"The problems lie on both sides," Patrovsky said. "Some sheriffs are territorial. They see federal officers as competitors rather than cooperators. Some of the federal officers come in with the same attitude."
He said the BLM's hiring patterns in the past two decades have contributed to the problem. Instead of recruiting rangers from other land agencies, it now tends to tap agencies such as the Border Patrol and Bureau of Prisons.
"They are hiring rangers that don't have the natural resource ethic that ties them to the land," Patrovsky said.
Still, today's widespread anti-federal sentiment complicates rangers' jobs.
"Things can snowball and gather their own momentum without any fault on the part of the ranger," said Patrovsky, who was deputized by the Moffat County sheriff during his years in Craig. "There is an atmosphere of fear and intimidation out there and rangers are afraid to speak out."
It is common for Utah sheriffs to deputize U.S. Forest Service and National Park Service officers, but no BLM rangers are currently deputized in Utah.
'He had no jurisdiction' • BLM arrest statistics seem to undermine claims of an overbearing presence. Rangers made just three arrests in Utah in 2012, and issued 27 citations and 110 warnings.
County officials, however, say they are more concerned with incidents that don't wind up in court, but illustrate a lack of respect toward the sheriff's role as a county's chief law enforcement officer. At a recent congressional hearing, Garfield County Commissioner Leland Pollock likened BLM law enforcement operations to "the Gestapo."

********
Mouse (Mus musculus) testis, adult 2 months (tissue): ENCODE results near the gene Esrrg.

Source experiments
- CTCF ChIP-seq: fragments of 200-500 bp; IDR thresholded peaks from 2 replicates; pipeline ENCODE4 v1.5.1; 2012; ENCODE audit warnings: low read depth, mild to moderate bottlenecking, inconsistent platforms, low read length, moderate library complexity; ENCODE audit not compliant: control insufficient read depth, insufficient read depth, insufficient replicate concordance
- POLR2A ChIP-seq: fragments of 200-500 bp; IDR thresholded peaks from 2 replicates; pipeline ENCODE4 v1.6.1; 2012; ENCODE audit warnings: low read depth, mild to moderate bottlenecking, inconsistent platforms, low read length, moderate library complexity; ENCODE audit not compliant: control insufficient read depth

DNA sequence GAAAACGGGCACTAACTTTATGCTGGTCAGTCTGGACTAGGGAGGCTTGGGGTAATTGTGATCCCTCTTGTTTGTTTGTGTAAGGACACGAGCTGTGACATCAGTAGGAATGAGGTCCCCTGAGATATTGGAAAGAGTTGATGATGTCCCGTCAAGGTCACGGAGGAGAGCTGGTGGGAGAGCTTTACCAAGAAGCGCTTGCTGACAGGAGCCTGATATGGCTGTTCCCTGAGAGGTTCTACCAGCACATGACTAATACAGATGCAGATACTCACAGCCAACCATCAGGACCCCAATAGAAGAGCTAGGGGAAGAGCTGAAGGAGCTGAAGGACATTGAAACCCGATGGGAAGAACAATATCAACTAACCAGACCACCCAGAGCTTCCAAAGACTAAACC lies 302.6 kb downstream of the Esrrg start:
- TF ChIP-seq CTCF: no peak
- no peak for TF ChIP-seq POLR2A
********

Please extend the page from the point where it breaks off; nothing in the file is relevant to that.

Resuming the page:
Perkins said tourists have complained they will never return to Garfield County after their treatment by rangers in the Grand Staircase Escalante National Monument.
In his legislative testimony, Eldredge said a BLM ranger confronted him on his family's property adjacent to BLM land and the Ute Mountain Ute community. The ranger, who didn't recognize the sheriff, erroneously admonished Eldredge against driving on tribal land. The ranger backed off and apologized when Eldredge identified himself, but the sheriff was in no forgiving mood.
"He didn't even know whose land it was," Edredge told lawmakers earlier this month. "He just wanted to give me a bad time. Even if it was [land administered by Bureau of Indian Affairs], he had no jurisdiction to tell me stay off."
Many county leaders don't hesitate to praise BLM Utah Director Juan Palma, regarded as a warm public servant committed to bridging the federal-state divide.
But whatever goodwill Palma builds, Love and officers under his command put a match to it, local officials say.